To do this, us a metallic tube and paint the inside with a white heat-resistant paint, this tube going from the outside of the lamp reflector to the entry of the lightbox.
This way, light losses will be reduced and exposure timings will be short again.

Using LED Bulbs

The arrival of the new LED technology for lighting opens new possibilities:

In terms of power, to reach the same light output of the original halogen 75W, you need a LED power of around 15W.
Seen the very good efficiency of the LEDs, cooling the head is no more critical and you can skip the original bulb holder and radiator which gives you a lot possibilities to play with ...

The spectral emission of white LEds does not have the linearity of a halogen light and will certainly require to adjust the filtering for multigrade B/W printing.
For color printing, is suggest to wait until LED technology improves.

For the best DIYers, instead of using a white LED, it is possible to use a set of RGB LEDs in additive filtration mode and using them either all together with a fixed exposure time and adjusting the 3 LEDs output or separately with a differentiated exposure time for each color channel.
Such an additive filtering allows to use the lamp for multigrade or color printing without using the following filters of the original color head.

This technology is used by Heiland on their color/multigrade LED modules for the V35:

Color/Multigrade/BW Modules

Color module

Multigrade module

B/W module

Two more views of the color module

Exposure correction factors depending on filtration (color module)

Follow the row/column of the filter you set and multiply time by the corresponding factor.
More about filtering on this page.

Negative Holders

Various negative holders (standard on the left)

Negative holder for uncutted films

The holder for mounted slides.

The AF Mechanism

The heart of the auto focus system with its cam which varies the lens position and the WA-Focotar 40mm f/2.8 lens with its luminous diaphragm scale and the lower stepped ring which can also be lowered for a step less usage. On the right, the dimensions of the brass bearing used in conjunction with the cam.

Adjusting the AF

  • Set column height to the height of the printing easel or to 0 if you don't use an easel.
  • Set head's position to its highest position.
  • Focus with the large helicoidal ring (15).
  • If the ring is outside the notch, unscrew the knob (17) on it and turn the ring (15) while maintaining the lens (16) with the other hand until you reach the notch. Screw the knob (17) and check the focus again.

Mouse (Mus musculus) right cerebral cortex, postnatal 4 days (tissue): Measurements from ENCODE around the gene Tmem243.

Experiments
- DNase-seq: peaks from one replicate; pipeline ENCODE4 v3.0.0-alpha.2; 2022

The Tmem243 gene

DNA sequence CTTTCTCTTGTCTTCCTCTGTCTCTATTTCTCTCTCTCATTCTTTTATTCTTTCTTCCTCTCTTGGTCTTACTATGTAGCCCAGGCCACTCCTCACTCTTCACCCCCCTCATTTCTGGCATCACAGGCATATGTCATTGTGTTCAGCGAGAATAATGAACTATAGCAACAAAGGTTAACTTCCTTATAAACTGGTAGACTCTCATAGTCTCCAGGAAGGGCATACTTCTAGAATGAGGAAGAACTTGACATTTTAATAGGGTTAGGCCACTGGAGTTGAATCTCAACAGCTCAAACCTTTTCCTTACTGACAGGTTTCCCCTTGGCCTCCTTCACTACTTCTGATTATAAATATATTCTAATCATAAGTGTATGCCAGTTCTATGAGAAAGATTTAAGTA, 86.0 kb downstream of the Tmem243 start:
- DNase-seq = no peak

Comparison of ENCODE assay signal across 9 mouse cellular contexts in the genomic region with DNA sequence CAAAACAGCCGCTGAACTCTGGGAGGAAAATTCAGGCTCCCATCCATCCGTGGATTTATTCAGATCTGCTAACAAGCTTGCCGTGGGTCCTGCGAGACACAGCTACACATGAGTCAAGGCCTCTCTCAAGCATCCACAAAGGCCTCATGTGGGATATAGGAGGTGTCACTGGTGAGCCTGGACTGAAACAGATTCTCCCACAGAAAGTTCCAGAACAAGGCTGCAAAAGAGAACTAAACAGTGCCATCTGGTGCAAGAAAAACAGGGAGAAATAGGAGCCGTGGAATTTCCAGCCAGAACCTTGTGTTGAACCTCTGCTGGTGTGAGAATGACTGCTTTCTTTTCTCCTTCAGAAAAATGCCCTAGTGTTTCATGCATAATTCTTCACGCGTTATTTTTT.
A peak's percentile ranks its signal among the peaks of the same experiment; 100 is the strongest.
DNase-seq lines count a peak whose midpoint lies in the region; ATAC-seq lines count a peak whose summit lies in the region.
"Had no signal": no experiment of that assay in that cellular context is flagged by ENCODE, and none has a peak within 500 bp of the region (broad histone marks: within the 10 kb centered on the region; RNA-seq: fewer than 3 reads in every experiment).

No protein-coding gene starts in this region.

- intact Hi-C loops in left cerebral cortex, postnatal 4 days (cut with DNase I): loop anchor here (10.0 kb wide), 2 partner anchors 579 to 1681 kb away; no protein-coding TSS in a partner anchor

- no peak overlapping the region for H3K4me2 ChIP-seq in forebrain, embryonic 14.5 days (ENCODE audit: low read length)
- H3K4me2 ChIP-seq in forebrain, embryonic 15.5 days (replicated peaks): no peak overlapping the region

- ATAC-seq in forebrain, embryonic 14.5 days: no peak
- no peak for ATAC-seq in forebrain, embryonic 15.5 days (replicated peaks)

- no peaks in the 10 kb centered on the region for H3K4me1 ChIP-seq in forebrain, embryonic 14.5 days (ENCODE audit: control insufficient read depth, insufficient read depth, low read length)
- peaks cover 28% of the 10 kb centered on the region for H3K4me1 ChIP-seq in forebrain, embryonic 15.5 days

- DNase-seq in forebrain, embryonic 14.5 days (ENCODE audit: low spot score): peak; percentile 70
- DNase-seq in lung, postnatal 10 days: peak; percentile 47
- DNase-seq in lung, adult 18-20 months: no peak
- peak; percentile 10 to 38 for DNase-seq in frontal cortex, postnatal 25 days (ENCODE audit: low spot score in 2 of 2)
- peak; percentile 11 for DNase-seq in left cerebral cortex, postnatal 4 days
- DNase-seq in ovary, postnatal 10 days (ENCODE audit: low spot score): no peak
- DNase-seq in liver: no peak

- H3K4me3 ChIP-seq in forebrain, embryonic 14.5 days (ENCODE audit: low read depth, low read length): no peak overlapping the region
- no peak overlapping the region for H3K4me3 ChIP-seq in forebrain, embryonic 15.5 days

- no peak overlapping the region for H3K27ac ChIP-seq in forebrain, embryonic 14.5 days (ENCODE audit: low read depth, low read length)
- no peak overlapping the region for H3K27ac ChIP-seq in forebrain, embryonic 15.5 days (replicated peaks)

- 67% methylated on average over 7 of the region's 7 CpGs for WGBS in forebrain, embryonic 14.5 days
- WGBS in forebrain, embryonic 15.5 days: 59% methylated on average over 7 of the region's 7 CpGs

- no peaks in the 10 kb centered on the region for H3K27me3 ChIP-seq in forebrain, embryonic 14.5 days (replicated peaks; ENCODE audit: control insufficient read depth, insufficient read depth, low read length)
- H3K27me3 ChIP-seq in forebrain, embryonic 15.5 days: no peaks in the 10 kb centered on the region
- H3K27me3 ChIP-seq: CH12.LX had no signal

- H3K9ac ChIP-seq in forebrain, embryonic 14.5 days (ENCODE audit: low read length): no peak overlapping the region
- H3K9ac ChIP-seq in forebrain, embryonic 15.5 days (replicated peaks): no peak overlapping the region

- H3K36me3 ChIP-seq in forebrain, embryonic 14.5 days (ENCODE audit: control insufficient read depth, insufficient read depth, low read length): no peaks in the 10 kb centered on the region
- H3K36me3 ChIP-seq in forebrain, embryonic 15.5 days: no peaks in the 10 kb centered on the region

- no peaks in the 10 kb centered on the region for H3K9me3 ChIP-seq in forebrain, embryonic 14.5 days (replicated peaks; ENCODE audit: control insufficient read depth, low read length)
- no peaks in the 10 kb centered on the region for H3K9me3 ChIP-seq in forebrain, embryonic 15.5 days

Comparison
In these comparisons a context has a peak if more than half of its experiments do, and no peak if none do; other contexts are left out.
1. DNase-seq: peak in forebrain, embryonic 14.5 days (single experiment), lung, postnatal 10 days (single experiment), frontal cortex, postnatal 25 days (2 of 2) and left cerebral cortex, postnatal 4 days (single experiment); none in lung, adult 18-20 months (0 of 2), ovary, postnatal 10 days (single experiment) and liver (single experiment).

• Focus is maintained throughout all autofocus domain when the ring (15) is in the notch.

Focusing Ring

The focusing ring has a very small screw opposite to the small knob you can see on the picture. This small screw hides the mechanism that gives the "stop" you can feel when you turn the ring which marks the auto focus position.
It is strongly advised NOT to unscrew it as it retains a small bearing ball compressed by a spring, chances to throw that ball to the opposite side of your room are great (believe me) ...
Nonetheless, if you already had this bad idea, here are the dimensions of the various components:

  • Hole: diameter of 2mm (0.079")
  • Bearing ball: diameter 1.8mm (0.071")
  • Spring: diameter 1.8mm (0.071"), length 3mm (0.118")

Positioning the Lens Aperture Index

  • Set head's position to its minimum height
  • Unscrew the large ring (18)
  • Turn the lens (16) together with the upper ring (19) until the diaphragm window is in the desired position.

Red Filter

Multigrade RC paper printing without an easel is not comfortable with a color head as you cannot switch from a red filter to the multigrade filter quickly. To make it easier, I've added a retractable red filter below the lens.

The model used for this mod looks very similar to this LPL/Omega version ref. 200672.
I had to make a thread at the end of the shaft and glue on a nut to act as a stopper.

Electrical Wiring

A view under the column with the baseboard dismounted showing the electrical wiring:

  1. Phase (Hot)
  2. Ground
  3. Neutral (Cold)
  4. On/Off switch
  5. Fuse
  6. Chassis grounding
  7. 220/110V selector (not wired !)
  8. 220/12V transformer
  9. 220V transformer primary
  10. 12V secondary transformer

Modification done for direct 12V wiring from a stabilized supply:

  1. 12V, pole +
  2. 12V, pole -
  3. Old wires kept for an eventual 230V recabling
  4. Direct connection on the wires going to the bulb